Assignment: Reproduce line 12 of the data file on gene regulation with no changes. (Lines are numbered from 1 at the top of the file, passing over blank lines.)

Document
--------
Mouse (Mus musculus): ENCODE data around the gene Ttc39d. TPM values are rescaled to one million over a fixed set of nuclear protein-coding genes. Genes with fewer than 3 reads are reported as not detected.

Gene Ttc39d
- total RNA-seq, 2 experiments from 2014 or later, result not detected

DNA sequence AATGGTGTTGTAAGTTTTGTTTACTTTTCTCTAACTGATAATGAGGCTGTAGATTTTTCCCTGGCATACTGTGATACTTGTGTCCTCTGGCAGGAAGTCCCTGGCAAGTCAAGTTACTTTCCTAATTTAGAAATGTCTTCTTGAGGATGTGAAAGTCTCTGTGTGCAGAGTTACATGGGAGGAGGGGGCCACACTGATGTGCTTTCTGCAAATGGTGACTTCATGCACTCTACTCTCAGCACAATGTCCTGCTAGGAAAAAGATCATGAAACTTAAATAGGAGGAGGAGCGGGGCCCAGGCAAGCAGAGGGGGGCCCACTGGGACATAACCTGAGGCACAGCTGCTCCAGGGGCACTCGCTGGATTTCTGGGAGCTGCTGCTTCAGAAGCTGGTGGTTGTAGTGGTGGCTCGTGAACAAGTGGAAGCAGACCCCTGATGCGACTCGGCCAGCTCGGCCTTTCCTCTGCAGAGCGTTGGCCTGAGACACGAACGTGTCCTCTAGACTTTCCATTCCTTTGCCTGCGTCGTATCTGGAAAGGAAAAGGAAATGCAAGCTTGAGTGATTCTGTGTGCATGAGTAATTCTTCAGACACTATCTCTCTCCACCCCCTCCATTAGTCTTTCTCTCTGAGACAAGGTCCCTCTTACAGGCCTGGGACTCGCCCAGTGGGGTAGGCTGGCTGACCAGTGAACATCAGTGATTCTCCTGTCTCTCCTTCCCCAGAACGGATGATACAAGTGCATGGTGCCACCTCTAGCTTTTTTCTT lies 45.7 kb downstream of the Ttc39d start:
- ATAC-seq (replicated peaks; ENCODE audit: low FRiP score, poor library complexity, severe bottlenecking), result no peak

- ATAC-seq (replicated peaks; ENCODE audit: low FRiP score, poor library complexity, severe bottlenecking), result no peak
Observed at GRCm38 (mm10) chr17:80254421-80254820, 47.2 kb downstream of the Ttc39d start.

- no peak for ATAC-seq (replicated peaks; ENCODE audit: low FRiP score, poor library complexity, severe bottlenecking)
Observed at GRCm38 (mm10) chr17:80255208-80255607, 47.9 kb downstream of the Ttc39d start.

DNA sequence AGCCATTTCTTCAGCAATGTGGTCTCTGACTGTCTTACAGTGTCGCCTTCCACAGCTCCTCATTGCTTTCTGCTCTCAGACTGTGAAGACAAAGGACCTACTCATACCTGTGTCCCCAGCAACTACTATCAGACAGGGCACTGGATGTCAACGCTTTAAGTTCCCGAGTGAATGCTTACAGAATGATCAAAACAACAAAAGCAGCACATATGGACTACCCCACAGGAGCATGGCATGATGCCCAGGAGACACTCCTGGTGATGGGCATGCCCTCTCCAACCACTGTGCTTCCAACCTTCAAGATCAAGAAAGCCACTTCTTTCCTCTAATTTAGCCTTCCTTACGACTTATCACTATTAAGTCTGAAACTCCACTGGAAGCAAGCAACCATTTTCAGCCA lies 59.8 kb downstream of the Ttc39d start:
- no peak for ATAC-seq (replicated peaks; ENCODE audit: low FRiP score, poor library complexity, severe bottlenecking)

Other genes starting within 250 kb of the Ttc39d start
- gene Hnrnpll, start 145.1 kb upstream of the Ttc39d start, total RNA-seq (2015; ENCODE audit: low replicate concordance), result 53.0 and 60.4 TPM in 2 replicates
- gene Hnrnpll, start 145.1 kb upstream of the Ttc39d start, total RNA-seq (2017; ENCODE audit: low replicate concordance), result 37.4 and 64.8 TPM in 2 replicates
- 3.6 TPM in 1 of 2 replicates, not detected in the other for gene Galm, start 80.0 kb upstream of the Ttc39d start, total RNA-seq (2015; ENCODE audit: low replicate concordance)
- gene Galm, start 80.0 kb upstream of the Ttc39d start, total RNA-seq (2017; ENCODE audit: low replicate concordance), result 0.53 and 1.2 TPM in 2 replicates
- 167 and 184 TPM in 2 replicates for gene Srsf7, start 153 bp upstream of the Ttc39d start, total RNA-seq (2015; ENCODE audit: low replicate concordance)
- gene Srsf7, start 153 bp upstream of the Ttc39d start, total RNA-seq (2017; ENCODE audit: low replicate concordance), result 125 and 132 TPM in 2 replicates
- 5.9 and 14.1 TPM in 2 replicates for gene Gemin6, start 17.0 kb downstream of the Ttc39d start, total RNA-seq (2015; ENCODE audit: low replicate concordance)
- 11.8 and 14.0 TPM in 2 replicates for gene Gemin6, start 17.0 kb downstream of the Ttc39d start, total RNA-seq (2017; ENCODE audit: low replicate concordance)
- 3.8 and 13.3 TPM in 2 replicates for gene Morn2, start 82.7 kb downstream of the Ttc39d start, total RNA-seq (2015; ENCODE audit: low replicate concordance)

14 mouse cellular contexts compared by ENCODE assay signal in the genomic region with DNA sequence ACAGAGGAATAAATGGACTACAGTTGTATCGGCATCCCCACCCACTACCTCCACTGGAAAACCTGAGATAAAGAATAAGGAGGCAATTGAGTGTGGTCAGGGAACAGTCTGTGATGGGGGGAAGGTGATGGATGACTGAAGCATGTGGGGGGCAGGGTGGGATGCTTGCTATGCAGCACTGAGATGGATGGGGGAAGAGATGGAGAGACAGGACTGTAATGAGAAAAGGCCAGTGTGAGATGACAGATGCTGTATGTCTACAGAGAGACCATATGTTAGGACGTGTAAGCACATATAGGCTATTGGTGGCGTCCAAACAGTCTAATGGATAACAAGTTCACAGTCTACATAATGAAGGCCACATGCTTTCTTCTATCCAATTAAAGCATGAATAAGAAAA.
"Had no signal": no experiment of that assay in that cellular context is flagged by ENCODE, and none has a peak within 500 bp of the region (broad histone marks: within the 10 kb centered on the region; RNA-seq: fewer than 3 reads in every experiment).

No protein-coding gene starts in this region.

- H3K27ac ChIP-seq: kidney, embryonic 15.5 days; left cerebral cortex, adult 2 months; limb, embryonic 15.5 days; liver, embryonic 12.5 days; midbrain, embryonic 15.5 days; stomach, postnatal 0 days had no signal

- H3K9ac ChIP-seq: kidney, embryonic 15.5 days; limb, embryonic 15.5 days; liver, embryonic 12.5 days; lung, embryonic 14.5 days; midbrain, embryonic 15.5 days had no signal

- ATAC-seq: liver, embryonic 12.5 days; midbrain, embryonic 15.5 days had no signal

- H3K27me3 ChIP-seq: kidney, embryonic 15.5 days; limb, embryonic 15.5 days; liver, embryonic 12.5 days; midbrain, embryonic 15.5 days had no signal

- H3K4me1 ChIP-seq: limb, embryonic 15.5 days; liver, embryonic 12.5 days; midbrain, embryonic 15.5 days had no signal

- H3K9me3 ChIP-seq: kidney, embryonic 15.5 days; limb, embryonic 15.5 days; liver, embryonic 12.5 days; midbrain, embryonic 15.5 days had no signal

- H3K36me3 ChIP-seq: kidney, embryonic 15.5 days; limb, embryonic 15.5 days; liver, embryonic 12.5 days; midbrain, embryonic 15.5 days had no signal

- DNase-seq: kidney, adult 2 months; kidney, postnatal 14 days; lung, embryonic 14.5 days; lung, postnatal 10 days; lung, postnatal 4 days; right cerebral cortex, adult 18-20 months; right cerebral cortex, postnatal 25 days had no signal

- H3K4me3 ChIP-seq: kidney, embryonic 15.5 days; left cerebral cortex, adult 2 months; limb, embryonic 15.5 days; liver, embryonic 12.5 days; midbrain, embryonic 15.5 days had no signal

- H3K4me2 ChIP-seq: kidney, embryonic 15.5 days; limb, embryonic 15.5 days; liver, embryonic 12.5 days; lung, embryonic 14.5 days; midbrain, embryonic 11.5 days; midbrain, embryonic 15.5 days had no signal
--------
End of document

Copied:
Other genes starting within 250 kb of the Ttc39d start